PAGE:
This is an appeal case being heard in the Supreme Court of the State of New York, Second Judicial Department, Appellate Division. The respondent in the case is the People of the State of New York. The appellant of the case is Rupnarine Jaikaran. The judges hearing the case are Mark C. Dillon, J.P., Ariel E. Belen, John M. Leventhal, and Plummer E. Lott, JJ.
A New York Criminal Lawyer said the defendant is appealing a verdict that was made in the Queens County Supreme Court. The original verdict was made by Judge Gavrin and dated the 27th of October, 2008. The order convicted the defendant of endangering the welfare of a child.
The defendant is the biological father of the complainant. The complainant was raised in the Netherlands. During the trial the complainant testified that she met the defendant when she was 14 years old and traveled to the United States of America for the first time. The complainant states that the defendant had sexual intercourse with her after they first met in July of 2002. She states that they had sex during subsequent meetings in February of 2003 as well when she was visiting the defendant. In October of 2003 she visited the defendant in the United States again and during this visit she tried to commit suicide and was admitted to the hospital. The complainant reported these allegations to the authorities in the United States in October of 2006.
The defendant was charged with two counts of rape in the second degree. One of these counts was reduced to rape in the third degree at a later time. He was also charged with two counts of incest, one count was dismissed with approval from the People, and endangering the welfare of a child. The defendant was found with endangering the welfare of a child during a jury trial.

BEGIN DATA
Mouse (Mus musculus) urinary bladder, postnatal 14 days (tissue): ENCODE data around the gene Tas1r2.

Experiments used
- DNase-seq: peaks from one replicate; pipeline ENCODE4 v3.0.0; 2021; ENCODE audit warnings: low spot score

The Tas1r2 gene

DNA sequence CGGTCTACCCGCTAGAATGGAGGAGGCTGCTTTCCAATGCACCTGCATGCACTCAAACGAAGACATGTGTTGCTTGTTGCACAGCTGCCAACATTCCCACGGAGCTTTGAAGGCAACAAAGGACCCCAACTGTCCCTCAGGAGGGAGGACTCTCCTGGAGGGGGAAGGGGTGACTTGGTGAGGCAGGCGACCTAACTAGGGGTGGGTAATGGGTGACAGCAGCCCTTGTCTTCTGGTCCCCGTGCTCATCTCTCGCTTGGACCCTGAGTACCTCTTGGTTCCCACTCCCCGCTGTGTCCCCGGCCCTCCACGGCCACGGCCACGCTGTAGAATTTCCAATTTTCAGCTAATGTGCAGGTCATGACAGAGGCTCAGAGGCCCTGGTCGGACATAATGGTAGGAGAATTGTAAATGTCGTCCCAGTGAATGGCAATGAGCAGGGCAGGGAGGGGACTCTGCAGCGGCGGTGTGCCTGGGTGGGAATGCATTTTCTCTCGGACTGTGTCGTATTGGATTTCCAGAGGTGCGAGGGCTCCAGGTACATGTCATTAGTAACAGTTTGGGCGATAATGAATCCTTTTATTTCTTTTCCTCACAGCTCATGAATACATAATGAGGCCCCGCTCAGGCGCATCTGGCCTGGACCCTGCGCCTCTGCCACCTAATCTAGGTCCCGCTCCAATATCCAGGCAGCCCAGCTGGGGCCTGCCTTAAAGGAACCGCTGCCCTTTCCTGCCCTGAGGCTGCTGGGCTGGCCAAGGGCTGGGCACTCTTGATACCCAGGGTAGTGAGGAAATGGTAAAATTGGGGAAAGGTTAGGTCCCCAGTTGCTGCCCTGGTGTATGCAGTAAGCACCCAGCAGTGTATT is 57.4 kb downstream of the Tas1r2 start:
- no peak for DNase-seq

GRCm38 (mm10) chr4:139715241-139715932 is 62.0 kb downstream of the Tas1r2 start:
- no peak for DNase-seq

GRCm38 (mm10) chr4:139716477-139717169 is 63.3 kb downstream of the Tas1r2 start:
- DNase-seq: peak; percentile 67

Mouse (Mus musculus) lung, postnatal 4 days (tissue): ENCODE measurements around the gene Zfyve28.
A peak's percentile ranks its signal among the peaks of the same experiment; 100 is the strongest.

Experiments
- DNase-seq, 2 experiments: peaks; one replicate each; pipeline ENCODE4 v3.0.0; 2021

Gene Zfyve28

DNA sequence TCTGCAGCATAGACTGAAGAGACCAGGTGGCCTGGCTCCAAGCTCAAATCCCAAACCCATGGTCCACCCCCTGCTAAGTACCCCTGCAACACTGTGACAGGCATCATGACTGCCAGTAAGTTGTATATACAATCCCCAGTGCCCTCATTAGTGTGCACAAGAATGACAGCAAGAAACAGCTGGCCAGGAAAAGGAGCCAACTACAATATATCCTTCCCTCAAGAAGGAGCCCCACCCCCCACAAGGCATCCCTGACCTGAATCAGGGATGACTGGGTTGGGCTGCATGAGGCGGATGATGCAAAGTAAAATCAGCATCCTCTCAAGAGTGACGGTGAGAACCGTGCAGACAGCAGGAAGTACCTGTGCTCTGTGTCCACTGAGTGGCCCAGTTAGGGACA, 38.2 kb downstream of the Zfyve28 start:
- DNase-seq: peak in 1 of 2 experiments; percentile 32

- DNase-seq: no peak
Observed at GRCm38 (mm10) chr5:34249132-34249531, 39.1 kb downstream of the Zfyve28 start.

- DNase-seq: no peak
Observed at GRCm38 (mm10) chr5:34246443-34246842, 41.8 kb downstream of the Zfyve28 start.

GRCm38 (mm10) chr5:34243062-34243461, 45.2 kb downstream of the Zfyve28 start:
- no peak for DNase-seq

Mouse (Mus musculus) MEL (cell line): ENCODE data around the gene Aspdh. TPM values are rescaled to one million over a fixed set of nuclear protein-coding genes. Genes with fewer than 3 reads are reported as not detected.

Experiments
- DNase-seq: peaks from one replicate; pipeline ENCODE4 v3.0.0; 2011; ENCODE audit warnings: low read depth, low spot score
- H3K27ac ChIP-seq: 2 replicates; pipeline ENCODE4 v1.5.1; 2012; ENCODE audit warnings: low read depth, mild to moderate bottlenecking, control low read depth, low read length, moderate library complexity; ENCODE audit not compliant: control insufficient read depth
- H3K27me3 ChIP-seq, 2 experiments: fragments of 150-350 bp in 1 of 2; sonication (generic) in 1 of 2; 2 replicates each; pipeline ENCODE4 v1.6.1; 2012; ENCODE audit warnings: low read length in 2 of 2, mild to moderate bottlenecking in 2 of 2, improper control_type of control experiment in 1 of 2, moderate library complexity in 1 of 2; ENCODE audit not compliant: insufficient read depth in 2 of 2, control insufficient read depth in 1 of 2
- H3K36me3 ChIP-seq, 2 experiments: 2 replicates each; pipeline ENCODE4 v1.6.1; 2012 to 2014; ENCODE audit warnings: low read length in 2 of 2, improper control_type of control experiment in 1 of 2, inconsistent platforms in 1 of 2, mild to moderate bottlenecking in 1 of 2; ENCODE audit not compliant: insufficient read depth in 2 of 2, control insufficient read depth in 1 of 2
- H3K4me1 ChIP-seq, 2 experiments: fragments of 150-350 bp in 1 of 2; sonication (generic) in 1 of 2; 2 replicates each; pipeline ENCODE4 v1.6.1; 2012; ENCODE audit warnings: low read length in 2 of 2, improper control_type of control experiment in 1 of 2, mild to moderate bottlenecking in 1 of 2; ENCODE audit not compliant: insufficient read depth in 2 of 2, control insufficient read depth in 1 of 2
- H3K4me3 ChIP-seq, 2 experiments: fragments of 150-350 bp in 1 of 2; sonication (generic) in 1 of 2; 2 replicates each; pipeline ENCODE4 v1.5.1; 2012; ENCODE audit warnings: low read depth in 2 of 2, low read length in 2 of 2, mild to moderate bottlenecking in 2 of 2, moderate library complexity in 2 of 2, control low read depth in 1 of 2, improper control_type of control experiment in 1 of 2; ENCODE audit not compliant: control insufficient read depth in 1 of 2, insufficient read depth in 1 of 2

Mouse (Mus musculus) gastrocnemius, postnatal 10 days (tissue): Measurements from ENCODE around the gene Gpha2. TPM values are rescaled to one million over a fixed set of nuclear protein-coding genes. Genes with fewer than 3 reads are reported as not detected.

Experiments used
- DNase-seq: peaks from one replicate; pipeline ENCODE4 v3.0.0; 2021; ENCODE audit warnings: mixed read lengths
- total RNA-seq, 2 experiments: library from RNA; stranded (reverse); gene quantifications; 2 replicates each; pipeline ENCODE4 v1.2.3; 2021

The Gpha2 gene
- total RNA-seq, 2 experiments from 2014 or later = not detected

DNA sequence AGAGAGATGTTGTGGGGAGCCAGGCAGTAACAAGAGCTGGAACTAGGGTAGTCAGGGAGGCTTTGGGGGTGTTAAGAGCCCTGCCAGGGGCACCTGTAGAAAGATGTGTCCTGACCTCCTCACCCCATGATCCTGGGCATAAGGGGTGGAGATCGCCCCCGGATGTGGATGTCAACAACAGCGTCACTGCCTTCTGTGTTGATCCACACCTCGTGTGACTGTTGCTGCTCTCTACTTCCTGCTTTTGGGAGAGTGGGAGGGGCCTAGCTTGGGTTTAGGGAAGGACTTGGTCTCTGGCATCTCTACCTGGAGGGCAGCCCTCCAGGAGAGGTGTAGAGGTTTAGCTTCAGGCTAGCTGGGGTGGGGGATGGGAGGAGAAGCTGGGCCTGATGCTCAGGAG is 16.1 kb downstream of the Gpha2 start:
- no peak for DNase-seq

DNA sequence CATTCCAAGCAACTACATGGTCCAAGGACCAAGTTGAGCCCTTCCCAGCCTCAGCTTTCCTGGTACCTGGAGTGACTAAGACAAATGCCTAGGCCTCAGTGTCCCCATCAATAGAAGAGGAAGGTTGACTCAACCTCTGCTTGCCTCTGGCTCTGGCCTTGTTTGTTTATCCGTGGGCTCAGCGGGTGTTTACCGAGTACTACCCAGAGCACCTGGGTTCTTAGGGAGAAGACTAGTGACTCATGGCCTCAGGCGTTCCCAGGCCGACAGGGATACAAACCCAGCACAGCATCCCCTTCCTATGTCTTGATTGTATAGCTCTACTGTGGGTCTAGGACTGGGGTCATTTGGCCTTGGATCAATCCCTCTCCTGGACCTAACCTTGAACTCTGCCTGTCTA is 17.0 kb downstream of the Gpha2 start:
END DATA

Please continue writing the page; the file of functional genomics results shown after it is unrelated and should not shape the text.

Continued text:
Court Discussion and Decision
The court has reviewed the case and finds that the guilty verdict from the trial was not weighed against the evidence available in the case.
We also find that the trial court made error by allowing the defendant’s counsel during a cross motion examination of the complainant to preclude the evidence of the hospital records that showed her attempted suicide in October of 2003.
The hospital records include statements made by the complainant that she was not sexually active and that she was not the victim of sexual abuse. A Suffolk County Criminal Lawyer said this part of the hospital records was admissible under the business records and exempt from the hearsay rule. We find that the court made an error by not allowing the defendant to submit these portions of the hospital records into evidence. This omission was not harmless as part of this case.
The court has reviewed all of the facts of the case and finds that there was an error made during the trial that harmed the defendant. For this reason, the court finds in favor of the defendant and the previous judgment is reversed. The matter will be remitted to the Queens County Supreme Court for a new trial to be held.
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